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New technologies: hydrogen fuel cells


Our world is powered by an energy system based mainly on fossil fuels since the beginning of the XX century. How much could it last? Some years? Some decades? Certainly not an entire century. It’s time for alternative energy. An energy system based on renewables can last for centuries instead.

Hydrogen cells represents part of the future of energy and its continuing development will have an effect on the reduction of fossil fuels usage. Hydrogen can be used to power vehicles with fuel‐cell engine. A miniature fuel cell is light and economical than to an ordinary battery. This would allow to supply even small appliances. The hydrogen fuel cell is an electrochemical generator in which the electricity is produced by the reaction between a fuel (hydrogen) and a gaseous oxidizer compound (oxygen or air). Together with electricity, heat and water are produced. Hydrogen cells have a high electrical efficiency and a low environmental impact.

Right now many US companies, such as Wal‐Mart, AT&T, FedEx and Hyundai, are using hydrogen cells and increasing the usage. Since the process produces little or no greenhouse gases, hydrogen power stands to get a boost in the wake of President Barack Obama’s recent call for tighter controls on carbon emissions. And what is the real support to hydrogen from the US government. Apparently it's high, they dedicate hydrogen an entire program and a website… well, part of a website (hydrogen.energy.gov).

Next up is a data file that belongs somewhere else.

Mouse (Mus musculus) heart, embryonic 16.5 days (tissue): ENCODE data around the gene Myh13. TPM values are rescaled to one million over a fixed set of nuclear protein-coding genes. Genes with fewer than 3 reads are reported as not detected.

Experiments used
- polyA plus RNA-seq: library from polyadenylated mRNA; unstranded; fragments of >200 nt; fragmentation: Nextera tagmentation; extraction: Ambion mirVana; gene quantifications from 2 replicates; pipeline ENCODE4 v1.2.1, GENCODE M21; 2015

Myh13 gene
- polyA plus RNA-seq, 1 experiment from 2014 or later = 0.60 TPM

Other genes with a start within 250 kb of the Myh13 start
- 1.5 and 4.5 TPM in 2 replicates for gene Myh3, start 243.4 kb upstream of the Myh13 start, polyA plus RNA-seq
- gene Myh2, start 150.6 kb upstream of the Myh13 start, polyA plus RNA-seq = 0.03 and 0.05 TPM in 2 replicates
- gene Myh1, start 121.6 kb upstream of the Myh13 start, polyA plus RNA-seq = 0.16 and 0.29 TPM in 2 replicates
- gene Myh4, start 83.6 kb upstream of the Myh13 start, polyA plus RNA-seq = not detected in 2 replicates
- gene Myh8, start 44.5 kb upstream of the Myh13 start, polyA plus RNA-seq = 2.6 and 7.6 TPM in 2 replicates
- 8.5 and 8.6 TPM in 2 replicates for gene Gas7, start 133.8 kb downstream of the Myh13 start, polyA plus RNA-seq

A few years ago hydrogen power powered just 1% of power worldwide, according to EIA (Energy Information Administration). Former Energy Secretary Steven Chu was skeptical and called for a 44% reduction in funding for hydrogen research. Also Tesla Motors Inc. CEO Musk was and still is skeptical. “I’m not the biggest fan of fuel cells,” Musk said “I usually call them ‘fool cells.’” Not the best joke ever but when Sandia National Laboratories, the Department of Energy, Hyundai, Wal-Mart, etc. tell that hydrogen power is a green way to reduce fossil fuels, I tend to believe them.

Many companies are increase hydrogen use, such as those previously mentioned and the grocery chain Kroger Co. and Bayerische Motoren Werke AG. And now it's time for transport companies: Hyundai will begin deliveries of its fuel‐cell Tucson SUV next week. Honda Motor Co. already offers one there and Toyota Motor Corp. will follow next year. Although Tesla will remain a little bit longer without hydrogen cells since the CEO's strong opposition. Automakers may be selling 1.76 million fuel‐cell vehicles a year worldwide by 2025, according to Deloitte Consulting.

For years hydrogen cells producers were losing money but now their profits are highly increasing. Plug Power is up more than 1,000 percent in the past year, the best performer on the Nasdaq Index. Ballard has doubled and FuelCell has gained 49 percent, compared with a 23 percent gain for the broader market index. The current administration is supporting this green way to reduce carbon emissions and the future for these companies is now easier and brighter.

More information on hydrogen.energy.gov and Fuelcells.org

References from Bloomberg.com

Photo from Getty Images


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